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Posts : 2509
Join date : 2009-09-27
Age : 32
Location : Connecticut
This is more or less my personal rant on the reason why some RPG's fall on their ass, dead. I have thought long and hard on the possibilities of why they do, and maybe I will come up with some answers as to how the creator of a game can make the game like Wrigley's Gum... long lasting!

Why do our games die?

That question, as simple as it seems, is actually quite complex. To answer such a thing, one must look into many elements from game play mechanics, the plot, and to the players psyche.

The largest factor governing whether the game lasts long or not, is the players mentality on the game. If they find the game interesting, new, original, and exciting, they will continue to go back for more. That means the creator should stop and think. Does my game differ from all the others in its genre, or does it not? Try not to be biased toward yourself, you might think your game is the greatest thing since wonder bread, but others might find it bland and unoriginal. Always take into account what the players want in the game. The plot and setting should be your own, but initially you work to please the players. OOC topics are made for friendly suggestions... players, never hesitate to say what you would like in a game. The creator should take it all into account.

Another factor is similar to what is known in film as the Internal Running Time. Essentially, what that means is: "How long does this FEEL like it's taking?" If the game FEELS drawn out, it will get boring very very fast. If things are fast paced, players might be overwhelmed because events are transpiring faster than they can pump out a post. GM's should strive to have their Internal Running Time as a quick, but not too quick pace. Events should happen regularly, but not every day. A friendly suggestion is that you name a day of the week have have a major event happen then, while minor events continually occur every other day. The rest is the meat of a game, what happens in between the "scenes".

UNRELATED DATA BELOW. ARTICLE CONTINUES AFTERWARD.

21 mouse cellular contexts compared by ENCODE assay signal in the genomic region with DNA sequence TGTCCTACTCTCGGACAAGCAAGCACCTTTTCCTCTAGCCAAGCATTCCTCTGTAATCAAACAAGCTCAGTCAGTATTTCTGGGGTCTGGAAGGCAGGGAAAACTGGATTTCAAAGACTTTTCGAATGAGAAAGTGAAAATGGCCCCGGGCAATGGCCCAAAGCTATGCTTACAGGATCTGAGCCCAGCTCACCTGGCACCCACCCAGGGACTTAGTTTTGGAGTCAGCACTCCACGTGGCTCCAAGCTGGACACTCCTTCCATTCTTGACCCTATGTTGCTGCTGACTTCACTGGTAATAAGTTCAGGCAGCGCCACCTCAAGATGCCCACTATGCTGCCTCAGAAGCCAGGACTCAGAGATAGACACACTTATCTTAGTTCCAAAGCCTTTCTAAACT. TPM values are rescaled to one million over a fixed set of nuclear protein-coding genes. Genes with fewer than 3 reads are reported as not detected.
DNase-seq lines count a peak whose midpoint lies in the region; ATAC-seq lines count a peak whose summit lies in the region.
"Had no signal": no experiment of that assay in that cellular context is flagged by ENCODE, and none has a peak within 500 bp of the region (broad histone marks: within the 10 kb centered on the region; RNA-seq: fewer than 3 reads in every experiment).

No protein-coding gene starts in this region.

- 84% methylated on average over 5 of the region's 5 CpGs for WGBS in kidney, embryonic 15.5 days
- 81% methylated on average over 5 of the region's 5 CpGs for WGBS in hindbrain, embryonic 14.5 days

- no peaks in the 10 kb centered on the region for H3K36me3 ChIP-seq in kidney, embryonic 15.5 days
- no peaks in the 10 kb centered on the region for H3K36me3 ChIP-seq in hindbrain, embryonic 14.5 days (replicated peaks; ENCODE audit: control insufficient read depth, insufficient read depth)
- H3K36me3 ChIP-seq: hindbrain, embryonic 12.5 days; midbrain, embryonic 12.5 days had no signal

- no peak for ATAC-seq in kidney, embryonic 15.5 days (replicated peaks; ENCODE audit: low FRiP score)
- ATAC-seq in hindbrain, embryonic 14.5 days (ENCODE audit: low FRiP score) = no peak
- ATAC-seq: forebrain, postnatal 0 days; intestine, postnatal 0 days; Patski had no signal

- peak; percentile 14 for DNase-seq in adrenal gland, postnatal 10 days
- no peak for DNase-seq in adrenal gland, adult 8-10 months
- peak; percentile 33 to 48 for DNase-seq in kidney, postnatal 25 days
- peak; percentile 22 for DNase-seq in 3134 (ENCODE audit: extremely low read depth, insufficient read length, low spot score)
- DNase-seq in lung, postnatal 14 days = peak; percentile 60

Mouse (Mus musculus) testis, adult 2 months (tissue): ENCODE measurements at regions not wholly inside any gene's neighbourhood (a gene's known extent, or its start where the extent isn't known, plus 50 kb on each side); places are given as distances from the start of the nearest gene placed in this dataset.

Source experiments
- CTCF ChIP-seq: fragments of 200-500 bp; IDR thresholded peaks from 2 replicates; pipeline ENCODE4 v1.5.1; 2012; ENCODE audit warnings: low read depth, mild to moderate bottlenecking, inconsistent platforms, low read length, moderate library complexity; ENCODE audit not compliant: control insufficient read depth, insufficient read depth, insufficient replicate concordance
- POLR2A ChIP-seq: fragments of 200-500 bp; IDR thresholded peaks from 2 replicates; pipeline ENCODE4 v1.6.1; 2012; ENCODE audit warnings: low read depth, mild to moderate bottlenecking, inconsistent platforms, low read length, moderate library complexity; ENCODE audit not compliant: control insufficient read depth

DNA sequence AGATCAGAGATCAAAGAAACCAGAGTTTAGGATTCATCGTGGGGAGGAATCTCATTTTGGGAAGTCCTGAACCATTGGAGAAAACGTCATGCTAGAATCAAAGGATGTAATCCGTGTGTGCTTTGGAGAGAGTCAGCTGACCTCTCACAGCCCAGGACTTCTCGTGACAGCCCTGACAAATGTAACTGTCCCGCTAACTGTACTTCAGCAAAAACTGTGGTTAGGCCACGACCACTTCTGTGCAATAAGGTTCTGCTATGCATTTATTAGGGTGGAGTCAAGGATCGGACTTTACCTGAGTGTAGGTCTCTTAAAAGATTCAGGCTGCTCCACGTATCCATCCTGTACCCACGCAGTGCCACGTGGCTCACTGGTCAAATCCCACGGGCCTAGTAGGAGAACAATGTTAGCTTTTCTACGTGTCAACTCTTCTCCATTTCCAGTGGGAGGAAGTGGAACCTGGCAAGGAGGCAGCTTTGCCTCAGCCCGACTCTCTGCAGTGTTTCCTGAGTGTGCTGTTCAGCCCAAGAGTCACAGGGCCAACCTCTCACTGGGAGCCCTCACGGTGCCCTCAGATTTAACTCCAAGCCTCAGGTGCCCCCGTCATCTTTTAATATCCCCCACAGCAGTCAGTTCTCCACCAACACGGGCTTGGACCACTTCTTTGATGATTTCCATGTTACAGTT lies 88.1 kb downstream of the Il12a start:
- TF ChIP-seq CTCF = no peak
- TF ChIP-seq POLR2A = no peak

The GM is the lifeline to the game. If they fail to post regularly, they are asking for their game to fall dead. If the only people posting are players, how does one expect the plot line to proceed? The setting and storyline will essentially halt there unless the players know what is happening and the GM allows full creative freedom to them. That, is rare. The GM's job is to create the plot and setting and progress the game with their own setting. Of course, there are games that are "make up as you go" but those tend to die more often than a game that loosely has a plot set up. No one is asking you to create the entire plot and strictly follow it, but it is best that you have "ideas" on what to do for the story to continue. Players cannot have this job, as surprise and suspense in a game is best. If the players know what will happen in the story from beginning to end, the game is stale.